New California Labor Laws in 2018

california employment law.jpg

By Ward Heinrichs Esq., San Diego Employment Attorney


From Minimum Wage to Harassment and Immigration, San Diego employment attorney Ward Heinrichs Esq. outlines the new California employment laws for 2018 on Big Blend Radio.

Unless otherwise stated, the laws below will go into effect on January 1, 2018.


Minimum Wage Increase

Under the minimum wage law passed last year, minimum wage will increase again in California.  For employers who have 26 or more employees, the state minimum wage will be $11.00.  For employers who have 25 or fewer employees, the minimum wage will be $10.50 per hour.  In the city of San Diego, California, the minimum wage for all employers will remain at $11.50 per hour, but will increase in 2019 by a cost of living adjustment yet to be determined.  Many other cities in California have higher minimum wage rates than the state minimum wage.

The Federal Minimum Wage will remain the same.  Last year, the Department of Labor (DOL) attempted to raise the minimum salary for exempt employees to $47,476.00 per year.  A court blocked that, and the Trump Administration has backed away from that figure.  However, the DOL seems ready to increase the minimum salary for exempt workers by a smaller amount.  A smaller amount may not face a court challenge.


California Small Business Parental Leave

Businesses with 20 or more employees will now be required to provide 12 weeks of unpaid parental leave to bond with a baby, a newly placed foster child, or an adopted child.  Before this new law passed, only employers with 50 or more employees had to provide parental leave.  The leave must be taken within one year of the birth, foster placement, or adoption.  While the employee is on leave, the employer must pay for any health care coverage it already provides and must provide a statement of guaranteed reinstatement.


Salary History Ban

In recent years, California increased unfair pay protections for women and other protected classes.  This year, the legislature took that one step farther and now has banned employers from asking applicants about their pay histories.


California Ban the Box Law

“Ban the Box” refers to a check box on an employment application asking the applicant about past criminal history.  In 2018, employers in California with 5 or more employees will not be able to seek criminal history information until making a conditional offer of employment.  After that, an employer may not withdraw an offer because of criminal history until it has:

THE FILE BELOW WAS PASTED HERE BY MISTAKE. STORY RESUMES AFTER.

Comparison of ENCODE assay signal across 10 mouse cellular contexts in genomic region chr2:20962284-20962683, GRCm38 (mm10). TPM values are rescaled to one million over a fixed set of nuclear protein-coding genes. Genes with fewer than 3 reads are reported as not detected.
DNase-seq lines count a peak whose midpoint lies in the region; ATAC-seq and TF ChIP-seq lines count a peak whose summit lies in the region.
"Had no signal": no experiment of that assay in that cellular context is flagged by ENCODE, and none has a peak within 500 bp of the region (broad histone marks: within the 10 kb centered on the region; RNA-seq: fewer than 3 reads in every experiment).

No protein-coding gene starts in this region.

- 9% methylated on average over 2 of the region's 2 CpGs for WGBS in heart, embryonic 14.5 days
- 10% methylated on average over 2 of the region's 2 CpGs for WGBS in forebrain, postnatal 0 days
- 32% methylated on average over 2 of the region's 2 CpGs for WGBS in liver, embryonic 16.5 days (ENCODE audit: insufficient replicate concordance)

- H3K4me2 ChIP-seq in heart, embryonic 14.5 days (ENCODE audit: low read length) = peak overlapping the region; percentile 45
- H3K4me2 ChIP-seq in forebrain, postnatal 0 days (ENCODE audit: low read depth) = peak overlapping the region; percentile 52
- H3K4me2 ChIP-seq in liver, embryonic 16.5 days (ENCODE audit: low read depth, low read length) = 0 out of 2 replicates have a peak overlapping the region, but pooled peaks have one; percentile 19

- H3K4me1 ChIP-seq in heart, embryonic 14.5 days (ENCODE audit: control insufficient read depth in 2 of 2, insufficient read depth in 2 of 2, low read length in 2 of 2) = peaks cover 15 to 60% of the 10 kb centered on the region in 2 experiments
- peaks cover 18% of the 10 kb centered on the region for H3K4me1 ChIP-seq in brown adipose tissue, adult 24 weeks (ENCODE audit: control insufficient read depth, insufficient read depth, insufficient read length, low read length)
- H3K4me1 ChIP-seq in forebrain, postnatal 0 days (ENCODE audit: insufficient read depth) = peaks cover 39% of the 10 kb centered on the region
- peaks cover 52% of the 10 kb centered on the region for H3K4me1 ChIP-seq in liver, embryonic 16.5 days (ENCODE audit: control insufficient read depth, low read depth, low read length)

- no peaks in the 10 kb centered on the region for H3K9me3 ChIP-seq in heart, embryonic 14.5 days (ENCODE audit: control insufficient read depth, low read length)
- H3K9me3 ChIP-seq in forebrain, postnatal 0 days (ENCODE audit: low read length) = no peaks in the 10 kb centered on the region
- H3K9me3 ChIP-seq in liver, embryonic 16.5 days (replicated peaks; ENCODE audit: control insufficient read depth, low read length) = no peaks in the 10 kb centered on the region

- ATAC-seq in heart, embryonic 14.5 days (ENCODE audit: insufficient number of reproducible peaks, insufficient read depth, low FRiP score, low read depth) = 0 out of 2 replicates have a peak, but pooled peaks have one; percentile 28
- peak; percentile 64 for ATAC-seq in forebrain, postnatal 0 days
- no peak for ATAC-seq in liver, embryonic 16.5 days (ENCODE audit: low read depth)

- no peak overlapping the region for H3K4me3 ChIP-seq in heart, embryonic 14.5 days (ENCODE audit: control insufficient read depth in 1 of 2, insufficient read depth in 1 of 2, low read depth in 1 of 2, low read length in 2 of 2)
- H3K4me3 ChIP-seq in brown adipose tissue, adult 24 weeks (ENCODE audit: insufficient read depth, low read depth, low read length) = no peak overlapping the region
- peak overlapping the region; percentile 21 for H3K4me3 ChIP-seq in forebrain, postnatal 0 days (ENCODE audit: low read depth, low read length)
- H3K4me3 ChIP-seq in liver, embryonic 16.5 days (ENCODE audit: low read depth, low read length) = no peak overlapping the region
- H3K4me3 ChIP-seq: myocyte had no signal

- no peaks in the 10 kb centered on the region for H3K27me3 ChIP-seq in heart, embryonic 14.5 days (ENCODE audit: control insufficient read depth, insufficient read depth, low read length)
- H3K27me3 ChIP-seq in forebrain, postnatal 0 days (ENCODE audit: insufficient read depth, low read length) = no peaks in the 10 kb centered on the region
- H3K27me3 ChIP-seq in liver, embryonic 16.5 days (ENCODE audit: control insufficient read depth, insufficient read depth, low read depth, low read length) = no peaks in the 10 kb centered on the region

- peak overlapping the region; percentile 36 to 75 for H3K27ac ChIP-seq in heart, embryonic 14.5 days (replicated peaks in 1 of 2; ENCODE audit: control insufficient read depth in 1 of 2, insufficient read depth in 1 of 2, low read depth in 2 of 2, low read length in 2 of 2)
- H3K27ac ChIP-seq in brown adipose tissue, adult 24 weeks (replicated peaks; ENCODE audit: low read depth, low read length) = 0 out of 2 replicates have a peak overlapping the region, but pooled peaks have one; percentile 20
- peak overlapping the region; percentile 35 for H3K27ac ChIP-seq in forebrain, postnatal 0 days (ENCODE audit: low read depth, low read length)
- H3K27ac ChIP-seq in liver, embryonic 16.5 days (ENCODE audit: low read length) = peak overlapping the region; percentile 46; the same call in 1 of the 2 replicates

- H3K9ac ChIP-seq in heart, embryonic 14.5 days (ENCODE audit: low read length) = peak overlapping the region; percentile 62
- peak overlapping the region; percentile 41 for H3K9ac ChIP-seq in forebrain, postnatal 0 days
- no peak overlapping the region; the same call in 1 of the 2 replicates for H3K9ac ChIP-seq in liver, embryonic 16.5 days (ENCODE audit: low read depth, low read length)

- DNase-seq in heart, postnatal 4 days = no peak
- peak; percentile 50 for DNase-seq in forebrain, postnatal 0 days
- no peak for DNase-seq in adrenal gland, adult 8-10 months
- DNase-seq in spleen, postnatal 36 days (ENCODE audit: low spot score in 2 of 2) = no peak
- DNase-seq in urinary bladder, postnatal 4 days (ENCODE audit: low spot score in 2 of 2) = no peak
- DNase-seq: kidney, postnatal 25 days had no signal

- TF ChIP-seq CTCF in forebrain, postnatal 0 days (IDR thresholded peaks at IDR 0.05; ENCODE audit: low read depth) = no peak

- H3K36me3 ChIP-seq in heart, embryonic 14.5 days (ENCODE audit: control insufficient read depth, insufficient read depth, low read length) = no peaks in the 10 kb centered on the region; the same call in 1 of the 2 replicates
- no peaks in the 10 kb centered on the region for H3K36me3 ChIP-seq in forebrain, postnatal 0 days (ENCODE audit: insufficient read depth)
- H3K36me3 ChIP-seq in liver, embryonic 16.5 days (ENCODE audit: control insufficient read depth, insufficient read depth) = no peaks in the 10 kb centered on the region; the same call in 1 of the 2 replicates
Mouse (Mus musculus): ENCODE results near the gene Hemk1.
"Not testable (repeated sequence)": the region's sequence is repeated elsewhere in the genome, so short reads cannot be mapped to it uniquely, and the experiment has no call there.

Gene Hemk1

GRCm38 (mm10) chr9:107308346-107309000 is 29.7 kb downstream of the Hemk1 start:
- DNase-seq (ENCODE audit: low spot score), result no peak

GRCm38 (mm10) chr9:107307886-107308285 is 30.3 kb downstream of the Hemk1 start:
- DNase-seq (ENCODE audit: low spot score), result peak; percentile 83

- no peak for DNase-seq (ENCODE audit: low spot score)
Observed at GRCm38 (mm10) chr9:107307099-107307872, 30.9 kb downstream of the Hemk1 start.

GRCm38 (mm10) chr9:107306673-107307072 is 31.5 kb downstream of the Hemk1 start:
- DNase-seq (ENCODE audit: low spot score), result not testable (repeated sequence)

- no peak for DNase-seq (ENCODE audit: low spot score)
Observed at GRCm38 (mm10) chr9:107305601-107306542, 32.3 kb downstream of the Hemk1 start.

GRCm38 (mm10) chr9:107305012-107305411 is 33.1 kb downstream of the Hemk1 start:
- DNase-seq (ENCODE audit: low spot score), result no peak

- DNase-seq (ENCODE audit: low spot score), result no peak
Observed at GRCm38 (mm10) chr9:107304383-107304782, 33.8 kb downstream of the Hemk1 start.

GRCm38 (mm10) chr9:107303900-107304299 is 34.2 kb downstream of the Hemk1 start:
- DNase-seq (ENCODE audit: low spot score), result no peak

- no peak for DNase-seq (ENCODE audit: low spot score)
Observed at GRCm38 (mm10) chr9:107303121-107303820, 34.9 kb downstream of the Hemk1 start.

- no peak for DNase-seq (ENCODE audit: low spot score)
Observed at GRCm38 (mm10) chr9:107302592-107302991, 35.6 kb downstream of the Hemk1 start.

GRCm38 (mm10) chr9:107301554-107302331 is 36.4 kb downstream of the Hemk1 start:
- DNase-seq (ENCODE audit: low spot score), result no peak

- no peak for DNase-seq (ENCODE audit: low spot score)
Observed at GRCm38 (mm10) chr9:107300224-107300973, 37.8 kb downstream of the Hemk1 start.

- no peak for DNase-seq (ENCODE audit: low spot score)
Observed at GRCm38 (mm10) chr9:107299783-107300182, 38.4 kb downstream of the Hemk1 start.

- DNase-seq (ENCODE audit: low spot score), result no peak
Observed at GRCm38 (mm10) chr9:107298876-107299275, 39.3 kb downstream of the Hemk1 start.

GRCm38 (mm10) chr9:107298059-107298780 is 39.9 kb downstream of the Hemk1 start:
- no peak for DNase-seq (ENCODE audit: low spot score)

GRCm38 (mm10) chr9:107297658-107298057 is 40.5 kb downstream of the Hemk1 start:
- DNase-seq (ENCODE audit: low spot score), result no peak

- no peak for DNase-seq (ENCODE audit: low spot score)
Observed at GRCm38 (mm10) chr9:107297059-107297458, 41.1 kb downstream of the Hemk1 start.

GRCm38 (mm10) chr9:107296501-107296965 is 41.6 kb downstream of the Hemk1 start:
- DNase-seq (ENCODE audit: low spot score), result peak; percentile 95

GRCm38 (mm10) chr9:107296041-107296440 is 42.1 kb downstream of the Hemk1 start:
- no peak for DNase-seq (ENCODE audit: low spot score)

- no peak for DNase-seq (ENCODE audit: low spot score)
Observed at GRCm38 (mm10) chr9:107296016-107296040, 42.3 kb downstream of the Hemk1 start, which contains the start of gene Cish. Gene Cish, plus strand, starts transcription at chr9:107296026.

1) determined that the criminal history directly and adversely affects the job duties;
2) given the applicant notice and an opportunity to respond;
3) given a final denial of employment based on criminal history.


Immigration Work Place Protection

Under a new California law, employers may not allow immigration enforcement agents access to non-public areas of the work place unless the agent has a warrant.  Further, employers may not give enforcement agents access to employee records without a subpoena or a warrant.  However, the law allows an employer to give agents access to review I-9 forms and other employment documents that were requested in an agency notice of inspection.  Within 72 hours of that notice, the employer must post a notice, with information specified by the state, about the upcoming inspection.  Upon request, an affected employee may receive a copy of the agency notice of inspection.  Within 72 hours, the employer must provide notice to affected employees of any inspection results it had received.


California Harassment Prevention Training

Businesses with 50 or more employees must provide two hours of harassment prevention training to all supervisors every two years.  Now, the training must include harassment based on gender identity, gender expression, and sexual orientation.

Because of the recent headline cases on sexual harassment, any California employer should consider giving training to all employees.  Harassment based on any protected status listed in the statutes is banned for nearly all employers in California, no matter how many employees they have.  Harassment is banned under federal law for all employers who have 15 or more employees.


Certificate for Alcohol Servers

Any California business licensed to serve alcohol must ensure that all its servers receive alcohol responsibility training and receive a certificate for that training.  This goes into effect in 2021.


Based in San Diego, California the Employment Law Office of Ward Heinrichs represents both employers and employees in almost all areas of labor law. He and his firm litigate cases that have been filed in many different parts of California. Visit

Law Offices of Ward Heinrichs

Print Friendly, PDF & Email

About the Author:

Based in San Diego, California the Employment Law Office of Ward Heinrichs represents both employers and employees in almost all areas of labor law. He and his firm litigate cases that have been filed in many different parts of California.

Website Link
Phone Number 858-292-0792
Category , ,
No Feedback Received